Social Studies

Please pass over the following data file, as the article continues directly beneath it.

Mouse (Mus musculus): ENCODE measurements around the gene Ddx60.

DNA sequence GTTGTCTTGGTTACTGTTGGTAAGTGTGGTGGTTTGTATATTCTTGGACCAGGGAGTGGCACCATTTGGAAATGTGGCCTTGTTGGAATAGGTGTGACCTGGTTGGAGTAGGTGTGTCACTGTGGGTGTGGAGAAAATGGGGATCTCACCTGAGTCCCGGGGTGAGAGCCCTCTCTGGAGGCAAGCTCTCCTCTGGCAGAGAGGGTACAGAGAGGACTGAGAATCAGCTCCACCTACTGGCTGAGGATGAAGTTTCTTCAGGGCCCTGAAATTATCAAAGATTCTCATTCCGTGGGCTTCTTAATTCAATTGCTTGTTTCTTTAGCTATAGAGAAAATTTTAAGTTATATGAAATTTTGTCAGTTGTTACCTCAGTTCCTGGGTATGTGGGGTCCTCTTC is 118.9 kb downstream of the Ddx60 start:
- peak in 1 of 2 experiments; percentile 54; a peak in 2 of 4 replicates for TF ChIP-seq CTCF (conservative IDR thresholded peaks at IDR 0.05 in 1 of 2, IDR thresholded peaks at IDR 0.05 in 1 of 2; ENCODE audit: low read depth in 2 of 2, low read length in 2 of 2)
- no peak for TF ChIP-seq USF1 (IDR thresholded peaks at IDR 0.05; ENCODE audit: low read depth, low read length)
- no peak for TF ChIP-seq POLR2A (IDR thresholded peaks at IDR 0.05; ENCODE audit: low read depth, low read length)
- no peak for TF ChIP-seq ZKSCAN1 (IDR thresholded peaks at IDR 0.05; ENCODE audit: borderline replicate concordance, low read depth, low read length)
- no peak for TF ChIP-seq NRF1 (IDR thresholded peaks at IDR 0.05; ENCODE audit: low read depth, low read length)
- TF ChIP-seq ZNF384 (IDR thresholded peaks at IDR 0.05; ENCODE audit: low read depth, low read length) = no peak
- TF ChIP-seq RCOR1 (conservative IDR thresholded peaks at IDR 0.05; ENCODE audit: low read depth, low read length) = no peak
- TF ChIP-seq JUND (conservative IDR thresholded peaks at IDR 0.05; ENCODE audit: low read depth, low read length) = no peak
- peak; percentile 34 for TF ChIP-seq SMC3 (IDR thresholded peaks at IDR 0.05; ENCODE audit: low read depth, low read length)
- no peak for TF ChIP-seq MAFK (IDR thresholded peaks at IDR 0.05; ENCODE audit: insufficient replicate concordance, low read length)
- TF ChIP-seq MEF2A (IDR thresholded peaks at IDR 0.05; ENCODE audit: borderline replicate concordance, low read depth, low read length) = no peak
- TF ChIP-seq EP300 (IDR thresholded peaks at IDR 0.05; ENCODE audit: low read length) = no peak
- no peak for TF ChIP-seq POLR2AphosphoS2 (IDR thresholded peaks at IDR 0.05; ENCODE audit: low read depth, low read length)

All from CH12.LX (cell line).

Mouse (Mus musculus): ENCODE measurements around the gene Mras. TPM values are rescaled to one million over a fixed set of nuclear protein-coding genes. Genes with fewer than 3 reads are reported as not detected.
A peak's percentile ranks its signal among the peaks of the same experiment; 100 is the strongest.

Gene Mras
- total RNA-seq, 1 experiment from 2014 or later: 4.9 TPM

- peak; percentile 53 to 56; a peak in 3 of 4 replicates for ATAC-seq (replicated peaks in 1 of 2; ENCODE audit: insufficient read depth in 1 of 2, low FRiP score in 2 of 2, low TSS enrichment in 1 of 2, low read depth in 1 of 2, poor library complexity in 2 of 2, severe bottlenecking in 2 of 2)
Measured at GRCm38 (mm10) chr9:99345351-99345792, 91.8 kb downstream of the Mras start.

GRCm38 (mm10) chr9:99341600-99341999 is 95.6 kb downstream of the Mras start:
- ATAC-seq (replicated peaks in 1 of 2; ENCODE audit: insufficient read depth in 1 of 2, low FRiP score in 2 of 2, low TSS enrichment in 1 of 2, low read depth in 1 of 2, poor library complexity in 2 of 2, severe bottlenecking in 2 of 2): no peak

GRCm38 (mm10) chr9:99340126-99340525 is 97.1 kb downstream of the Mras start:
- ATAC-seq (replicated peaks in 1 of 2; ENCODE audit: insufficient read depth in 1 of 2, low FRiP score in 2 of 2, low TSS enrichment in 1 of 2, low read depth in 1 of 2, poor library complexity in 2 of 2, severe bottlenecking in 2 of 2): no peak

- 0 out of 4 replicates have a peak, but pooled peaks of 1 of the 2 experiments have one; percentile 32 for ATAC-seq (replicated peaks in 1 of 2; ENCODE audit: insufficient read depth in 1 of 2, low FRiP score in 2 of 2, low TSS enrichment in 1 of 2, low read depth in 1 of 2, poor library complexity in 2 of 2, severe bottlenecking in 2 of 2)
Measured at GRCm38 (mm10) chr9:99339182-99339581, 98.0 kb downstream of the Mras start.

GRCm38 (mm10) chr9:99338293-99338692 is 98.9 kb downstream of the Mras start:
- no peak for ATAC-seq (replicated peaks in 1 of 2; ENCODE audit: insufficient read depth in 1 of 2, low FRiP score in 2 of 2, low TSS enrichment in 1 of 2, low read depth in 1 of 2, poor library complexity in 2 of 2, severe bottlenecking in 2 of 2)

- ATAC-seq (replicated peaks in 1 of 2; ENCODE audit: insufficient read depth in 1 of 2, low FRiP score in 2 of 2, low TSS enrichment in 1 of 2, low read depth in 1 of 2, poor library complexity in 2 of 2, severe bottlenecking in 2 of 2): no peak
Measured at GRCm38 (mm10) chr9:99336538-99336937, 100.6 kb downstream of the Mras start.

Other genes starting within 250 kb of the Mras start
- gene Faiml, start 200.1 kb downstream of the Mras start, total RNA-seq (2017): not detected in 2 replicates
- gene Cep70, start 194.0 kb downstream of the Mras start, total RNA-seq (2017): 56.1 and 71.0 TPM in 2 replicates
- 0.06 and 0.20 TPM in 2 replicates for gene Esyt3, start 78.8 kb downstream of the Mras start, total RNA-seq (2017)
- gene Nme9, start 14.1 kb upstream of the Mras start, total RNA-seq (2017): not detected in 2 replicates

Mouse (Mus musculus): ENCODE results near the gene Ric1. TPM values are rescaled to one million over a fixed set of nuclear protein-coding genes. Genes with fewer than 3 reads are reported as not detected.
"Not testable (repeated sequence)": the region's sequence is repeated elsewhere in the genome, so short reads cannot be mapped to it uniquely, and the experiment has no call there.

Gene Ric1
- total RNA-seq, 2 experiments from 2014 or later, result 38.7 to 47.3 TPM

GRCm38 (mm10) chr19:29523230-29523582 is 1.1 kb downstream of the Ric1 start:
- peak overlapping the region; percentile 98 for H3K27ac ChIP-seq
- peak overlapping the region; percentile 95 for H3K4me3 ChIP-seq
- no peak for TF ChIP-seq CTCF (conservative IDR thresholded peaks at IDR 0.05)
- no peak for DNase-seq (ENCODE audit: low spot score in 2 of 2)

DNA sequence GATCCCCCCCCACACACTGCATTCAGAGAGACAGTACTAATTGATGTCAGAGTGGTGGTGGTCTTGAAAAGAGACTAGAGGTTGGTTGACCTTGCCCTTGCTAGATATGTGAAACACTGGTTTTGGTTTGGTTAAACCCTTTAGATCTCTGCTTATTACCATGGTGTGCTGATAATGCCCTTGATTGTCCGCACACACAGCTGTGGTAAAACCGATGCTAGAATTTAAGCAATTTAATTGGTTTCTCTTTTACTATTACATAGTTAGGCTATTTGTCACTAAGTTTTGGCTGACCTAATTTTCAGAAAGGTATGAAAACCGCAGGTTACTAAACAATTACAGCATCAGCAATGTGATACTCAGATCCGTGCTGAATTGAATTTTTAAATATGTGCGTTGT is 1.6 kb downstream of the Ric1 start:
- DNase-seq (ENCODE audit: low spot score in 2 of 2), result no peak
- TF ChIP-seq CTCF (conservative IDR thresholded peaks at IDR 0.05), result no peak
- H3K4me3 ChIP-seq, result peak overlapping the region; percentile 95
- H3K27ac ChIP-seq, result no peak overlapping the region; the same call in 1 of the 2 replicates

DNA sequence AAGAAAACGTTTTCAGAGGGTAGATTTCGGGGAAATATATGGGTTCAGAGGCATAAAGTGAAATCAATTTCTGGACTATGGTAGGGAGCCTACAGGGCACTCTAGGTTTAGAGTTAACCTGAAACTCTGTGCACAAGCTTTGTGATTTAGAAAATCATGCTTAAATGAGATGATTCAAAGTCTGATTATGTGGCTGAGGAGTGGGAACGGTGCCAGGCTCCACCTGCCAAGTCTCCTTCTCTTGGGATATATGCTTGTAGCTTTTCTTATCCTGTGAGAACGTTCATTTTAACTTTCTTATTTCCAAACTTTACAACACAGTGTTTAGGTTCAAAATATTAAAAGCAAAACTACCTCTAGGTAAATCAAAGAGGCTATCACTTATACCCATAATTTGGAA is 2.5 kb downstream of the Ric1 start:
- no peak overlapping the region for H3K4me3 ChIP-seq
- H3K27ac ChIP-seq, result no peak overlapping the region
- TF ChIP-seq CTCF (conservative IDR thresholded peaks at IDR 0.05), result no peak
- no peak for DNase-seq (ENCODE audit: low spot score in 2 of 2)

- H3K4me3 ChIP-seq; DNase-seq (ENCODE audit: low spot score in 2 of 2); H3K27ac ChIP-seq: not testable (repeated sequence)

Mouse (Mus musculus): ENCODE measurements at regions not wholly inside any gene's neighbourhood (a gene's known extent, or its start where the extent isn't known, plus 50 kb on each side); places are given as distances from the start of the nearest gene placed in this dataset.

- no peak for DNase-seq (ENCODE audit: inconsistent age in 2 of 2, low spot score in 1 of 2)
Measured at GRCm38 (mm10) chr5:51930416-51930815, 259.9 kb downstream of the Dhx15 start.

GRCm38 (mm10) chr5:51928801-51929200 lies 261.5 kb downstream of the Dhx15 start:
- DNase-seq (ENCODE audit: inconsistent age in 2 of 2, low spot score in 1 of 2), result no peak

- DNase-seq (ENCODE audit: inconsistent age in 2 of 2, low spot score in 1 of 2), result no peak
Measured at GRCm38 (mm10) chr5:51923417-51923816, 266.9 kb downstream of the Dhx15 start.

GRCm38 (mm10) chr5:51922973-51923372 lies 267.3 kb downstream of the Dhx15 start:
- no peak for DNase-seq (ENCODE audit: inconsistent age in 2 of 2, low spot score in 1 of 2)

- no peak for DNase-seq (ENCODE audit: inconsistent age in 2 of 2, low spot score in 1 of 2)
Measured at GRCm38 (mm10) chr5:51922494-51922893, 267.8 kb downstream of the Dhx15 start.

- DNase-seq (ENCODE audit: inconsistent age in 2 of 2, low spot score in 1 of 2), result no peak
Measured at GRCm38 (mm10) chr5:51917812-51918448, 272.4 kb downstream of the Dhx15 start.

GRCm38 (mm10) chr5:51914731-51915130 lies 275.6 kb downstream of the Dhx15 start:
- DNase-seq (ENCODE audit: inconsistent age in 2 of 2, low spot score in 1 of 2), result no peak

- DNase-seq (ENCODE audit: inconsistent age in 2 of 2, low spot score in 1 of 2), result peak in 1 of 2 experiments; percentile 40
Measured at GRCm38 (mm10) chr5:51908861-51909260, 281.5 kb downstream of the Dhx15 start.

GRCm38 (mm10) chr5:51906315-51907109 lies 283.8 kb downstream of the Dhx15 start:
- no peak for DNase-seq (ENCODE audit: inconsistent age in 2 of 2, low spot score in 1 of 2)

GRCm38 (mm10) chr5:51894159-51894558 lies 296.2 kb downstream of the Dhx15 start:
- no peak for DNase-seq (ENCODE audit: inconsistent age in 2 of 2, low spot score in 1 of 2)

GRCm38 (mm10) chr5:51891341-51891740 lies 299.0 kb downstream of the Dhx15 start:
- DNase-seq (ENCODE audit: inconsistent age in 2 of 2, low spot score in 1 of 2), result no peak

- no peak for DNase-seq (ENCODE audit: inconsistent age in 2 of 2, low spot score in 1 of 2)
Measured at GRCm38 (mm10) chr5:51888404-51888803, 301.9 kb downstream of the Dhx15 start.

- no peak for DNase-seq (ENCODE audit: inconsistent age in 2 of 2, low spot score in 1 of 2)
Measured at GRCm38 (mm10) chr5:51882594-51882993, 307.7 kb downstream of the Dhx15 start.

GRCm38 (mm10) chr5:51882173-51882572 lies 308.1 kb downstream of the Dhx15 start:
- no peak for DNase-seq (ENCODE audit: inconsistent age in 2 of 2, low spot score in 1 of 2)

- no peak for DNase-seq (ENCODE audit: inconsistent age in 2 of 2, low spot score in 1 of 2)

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The second album by Social Studies finds the Bay Area quintet really coming into its own with its sound; while the inspirations from a range of earlier art/indie rock efforts are clear, what's especially striking throughout is how the band sounds assured and confident in its own present voice. Starting with sparkling keyboards and a strong, clean guitar line, "Delicate Hands" is a fantastic statement of purpose, something that vocalist Natalia Rogovin's strong tone further emphasizes -- the sense of building on the strength of female-fronted and -led bands from the great wave of early-'80s acts in the U.K. and elsewhere is paramount, and the nicely varied and ominous but not overbearing rhythms add to it. Yet at the same time, the nervous keyboard twists and sudden drum breaks on the bluesy "Terracur" feel like something very 21st century, a fallout from the possibilities of hyperactive production and emphasis on space, while "Think of the Sea" mixes a big, slow groove in the chorus with a vocal tone from Rogovin that rivals that of Insides' Kirsty Yates at her best. The rumbling "Away for the Weekend," with the guitar as rhythm addition stabbing through strong vocals, builds up and up to a dramatic end, while similarly, "You Still Laughing" transforms with a striking swing and stomp in the chorus that all comes together beautifully in the final verse. Developer feels like the work of a group constantly pulling new rabbits out of hats just as things seem to have peaked, which can only be promising for their future work.

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